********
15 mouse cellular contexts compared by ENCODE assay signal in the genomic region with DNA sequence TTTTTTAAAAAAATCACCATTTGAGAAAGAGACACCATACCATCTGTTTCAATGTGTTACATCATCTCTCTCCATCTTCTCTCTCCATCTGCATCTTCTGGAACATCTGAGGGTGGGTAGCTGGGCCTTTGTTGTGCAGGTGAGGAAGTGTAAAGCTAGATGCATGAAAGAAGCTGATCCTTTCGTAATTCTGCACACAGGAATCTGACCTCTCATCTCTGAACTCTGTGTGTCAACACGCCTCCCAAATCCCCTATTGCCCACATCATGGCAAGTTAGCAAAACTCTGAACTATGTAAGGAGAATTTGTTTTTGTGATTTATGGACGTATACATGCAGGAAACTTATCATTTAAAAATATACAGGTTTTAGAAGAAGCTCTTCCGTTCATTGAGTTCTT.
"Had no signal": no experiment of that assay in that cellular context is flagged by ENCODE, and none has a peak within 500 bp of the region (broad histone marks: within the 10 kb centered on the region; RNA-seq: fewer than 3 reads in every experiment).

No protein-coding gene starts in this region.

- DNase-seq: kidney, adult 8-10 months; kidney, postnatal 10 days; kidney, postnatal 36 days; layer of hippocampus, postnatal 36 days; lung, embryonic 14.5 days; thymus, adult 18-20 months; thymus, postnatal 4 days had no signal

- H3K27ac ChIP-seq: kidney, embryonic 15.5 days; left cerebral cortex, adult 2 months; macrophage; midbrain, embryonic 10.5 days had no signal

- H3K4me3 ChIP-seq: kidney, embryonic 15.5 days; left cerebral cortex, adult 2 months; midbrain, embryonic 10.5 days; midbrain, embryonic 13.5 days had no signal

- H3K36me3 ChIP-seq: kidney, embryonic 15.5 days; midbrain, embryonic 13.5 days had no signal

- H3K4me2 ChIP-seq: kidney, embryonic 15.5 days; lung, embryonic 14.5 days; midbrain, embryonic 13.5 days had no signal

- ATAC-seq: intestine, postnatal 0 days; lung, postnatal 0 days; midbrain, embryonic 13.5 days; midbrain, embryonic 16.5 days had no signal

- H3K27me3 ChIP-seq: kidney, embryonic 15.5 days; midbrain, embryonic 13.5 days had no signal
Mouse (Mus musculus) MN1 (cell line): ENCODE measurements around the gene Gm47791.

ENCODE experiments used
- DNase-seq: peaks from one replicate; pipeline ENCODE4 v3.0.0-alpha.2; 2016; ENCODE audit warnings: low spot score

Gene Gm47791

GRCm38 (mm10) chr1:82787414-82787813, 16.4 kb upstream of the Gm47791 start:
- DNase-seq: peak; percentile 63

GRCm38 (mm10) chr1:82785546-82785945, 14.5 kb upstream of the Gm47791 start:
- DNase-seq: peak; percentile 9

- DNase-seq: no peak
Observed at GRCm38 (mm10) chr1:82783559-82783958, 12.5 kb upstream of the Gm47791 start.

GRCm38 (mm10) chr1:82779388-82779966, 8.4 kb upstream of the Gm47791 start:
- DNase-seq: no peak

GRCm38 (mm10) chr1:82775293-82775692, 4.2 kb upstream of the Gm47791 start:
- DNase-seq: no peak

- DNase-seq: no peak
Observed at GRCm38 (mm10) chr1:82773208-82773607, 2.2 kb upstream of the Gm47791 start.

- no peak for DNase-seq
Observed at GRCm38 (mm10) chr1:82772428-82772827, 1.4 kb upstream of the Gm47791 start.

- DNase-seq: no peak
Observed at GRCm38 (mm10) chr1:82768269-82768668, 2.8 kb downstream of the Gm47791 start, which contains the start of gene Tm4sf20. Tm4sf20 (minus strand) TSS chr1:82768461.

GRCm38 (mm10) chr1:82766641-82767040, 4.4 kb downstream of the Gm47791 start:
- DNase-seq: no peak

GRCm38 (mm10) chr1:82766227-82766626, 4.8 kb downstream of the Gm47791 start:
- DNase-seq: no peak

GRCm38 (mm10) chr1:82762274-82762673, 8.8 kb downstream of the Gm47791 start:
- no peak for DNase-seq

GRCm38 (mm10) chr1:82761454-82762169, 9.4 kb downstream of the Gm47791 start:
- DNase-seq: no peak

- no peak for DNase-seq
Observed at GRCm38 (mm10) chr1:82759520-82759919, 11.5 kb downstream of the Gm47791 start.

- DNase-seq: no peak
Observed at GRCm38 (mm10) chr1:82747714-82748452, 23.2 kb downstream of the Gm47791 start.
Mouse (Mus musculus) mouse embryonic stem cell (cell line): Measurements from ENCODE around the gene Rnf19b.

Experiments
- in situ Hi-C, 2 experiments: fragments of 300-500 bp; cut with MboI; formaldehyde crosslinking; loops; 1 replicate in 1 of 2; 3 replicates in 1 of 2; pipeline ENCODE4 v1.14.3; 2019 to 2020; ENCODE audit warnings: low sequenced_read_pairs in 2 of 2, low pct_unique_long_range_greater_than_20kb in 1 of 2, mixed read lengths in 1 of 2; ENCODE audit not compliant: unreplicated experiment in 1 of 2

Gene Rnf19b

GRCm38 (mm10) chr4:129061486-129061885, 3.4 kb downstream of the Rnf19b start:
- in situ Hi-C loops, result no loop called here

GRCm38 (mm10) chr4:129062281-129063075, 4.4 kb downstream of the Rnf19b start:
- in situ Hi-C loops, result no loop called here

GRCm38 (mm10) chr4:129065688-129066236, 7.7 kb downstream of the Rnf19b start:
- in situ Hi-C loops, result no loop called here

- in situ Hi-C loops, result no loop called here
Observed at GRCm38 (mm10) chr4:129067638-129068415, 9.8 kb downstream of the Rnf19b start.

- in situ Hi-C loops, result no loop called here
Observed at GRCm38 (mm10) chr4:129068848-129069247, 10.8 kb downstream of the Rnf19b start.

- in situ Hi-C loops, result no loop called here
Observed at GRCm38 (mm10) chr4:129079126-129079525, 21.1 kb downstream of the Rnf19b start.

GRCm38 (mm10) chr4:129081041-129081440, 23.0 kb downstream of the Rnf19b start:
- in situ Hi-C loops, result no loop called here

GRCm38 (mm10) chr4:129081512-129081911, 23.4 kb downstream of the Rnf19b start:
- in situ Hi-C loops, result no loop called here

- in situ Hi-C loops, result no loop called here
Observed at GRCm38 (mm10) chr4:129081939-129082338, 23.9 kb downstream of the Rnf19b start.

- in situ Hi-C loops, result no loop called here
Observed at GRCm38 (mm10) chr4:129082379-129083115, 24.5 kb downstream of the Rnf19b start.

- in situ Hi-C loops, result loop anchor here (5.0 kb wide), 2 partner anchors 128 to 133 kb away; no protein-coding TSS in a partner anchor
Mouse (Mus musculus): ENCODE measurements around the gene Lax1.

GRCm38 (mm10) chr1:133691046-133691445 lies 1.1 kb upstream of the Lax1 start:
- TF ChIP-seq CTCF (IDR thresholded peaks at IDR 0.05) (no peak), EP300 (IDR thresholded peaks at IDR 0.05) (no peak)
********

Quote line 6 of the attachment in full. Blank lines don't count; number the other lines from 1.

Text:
- H3K4me3 ChIP-seq: kidney, embryonic 15.5 days; left cerebral cortex, adult 2 months; midbrain, embryonic 10.5 days; midbrain, embryonic 13.5 days had no signal